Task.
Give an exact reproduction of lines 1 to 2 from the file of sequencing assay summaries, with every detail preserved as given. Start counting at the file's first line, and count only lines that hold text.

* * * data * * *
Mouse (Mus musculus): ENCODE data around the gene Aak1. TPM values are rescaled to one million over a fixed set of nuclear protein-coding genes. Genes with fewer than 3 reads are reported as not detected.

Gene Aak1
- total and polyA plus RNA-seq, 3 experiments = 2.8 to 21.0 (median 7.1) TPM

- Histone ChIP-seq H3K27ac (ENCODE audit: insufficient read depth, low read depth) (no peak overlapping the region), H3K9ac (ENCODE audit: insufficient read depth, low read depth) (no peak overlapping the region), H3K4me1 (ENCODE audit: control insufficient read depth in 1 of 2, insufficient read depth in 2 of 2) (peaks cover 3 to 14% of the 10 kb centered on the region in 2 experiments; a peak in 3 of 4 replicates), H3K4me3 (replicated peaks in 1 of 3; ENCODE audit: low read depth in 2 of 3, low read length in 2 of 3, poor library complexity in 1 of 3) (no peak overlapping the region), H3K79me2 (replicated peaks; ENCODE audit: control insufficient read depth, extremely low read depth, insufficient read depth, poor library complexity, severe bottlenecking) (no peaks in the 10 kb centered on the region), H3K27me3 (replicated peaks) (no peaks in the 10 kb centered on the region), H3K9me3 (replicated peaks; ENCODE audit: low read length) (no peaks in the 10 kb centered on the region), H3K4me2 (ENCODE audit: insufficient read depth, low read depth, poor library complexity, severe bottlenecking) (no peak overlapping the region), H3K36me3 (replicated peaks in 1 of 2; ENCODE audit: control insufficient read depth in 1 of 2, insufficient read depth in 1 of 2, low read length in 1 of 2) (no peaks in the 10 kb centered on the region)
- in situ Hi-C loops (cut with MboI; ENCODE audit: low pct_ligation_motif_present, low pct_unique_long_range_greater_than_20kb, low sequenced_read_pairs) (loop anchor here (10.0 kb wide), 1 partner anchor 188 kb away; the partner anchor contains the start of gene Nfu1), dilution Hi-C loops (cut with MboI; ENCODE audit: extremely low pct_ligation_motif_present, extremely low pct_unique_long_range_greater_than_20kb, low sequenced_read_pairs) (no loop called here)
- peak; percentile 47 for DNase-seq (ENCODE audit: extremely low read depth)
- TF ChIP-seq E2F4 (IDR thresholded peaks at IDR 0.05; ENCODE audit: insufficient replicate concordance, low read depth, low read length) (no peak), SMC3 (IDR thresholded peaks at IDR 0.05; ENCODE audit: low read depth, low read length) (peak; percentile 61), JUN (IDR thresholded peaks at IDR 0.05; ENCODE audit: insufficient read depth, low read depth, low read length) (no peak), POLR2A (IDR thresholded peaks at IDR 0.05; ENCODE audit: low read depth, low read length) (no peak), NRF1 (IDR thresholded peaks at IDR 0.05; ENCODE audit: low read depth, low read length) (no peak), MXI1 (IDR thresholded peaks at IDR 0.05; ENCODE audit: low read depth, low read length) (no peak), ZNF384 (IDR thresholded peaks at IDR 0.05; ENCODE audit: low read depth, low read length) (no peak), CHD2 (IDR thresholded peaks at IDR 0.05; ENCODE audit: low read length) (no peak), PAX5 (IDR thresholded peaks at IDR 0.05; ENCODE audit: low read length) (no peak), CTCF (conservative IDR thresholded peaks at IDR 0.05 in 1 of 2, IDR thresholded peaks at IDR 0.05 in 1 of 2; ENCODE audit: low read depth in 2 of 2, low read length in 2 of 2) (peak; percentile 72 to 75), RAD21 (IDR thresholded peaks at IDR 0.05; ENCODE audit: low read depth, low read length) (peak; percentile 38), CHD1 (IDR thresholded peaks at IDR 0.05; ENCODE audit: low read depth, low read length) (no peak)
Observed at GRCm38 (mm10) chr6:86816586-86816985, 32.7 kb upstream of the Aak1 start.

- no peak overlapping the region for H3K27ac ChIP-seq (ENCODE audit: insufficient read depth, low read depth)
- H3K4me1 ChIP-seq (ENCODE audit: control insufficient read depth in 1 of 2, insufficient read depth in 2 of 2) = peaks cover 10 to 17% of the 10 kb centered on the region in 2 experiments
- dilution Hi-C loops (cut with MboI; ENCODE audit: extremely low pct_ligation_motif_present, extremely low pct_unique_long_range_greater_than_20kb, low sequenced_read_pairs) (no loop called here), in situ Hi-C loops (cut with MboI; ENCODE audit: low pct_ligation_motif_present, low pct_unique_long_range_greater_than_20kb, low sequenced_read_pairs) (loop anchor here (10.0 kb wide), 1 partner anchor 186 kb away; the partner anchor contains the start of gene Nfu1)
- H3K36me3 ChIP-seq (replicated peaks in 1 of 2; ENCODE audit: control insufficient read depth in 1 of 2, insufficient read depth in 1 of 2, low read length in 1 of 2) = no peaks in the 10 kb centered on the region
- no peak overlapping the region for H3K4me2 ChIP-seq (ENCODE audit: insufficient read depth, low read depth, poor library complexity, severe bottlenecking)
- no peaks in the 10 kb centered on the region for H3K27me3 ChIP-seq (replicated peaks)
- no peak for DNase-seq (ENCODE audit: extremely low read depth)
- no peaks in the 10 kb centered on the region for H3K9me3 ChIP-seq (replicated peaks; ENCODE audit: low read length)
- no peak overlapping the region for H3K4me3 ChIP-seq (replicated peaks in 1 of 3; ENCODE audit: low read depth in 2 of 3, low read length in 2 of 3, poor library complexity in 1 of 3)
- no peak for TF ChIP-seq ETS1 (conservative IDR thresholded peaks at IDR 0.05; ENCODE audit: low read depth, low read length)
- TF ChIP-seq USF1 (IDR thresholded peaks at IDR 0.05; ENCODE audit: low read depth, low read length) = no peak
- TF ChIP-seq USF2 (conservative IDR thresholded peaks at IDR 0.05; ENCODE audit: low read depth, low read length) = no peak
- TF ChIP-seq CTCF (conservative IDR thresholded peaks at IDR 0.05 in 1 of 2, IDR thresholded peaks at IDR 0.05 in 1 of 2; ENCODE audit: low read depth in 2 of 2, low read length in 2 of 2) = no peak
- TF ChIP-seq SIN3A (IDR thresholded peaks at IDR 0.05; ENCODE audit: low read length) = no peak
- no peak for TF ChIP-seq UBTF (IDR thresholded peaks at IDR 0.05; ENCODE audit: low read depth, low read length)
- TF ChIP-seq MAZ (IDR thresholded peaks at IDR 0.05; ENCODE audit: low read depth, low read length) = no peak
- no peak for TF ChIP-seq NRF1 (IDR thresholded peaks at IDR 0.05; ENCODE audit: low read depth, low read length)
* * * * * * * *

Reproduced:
Mouse (Mus musculus): ENCODE data around the gene Aak1. TPM values are rescaled to one million over a fixed set of nuclear protein-coding genes. Genes with fewer than 3 reads are reported as not detected.

Gene Aak1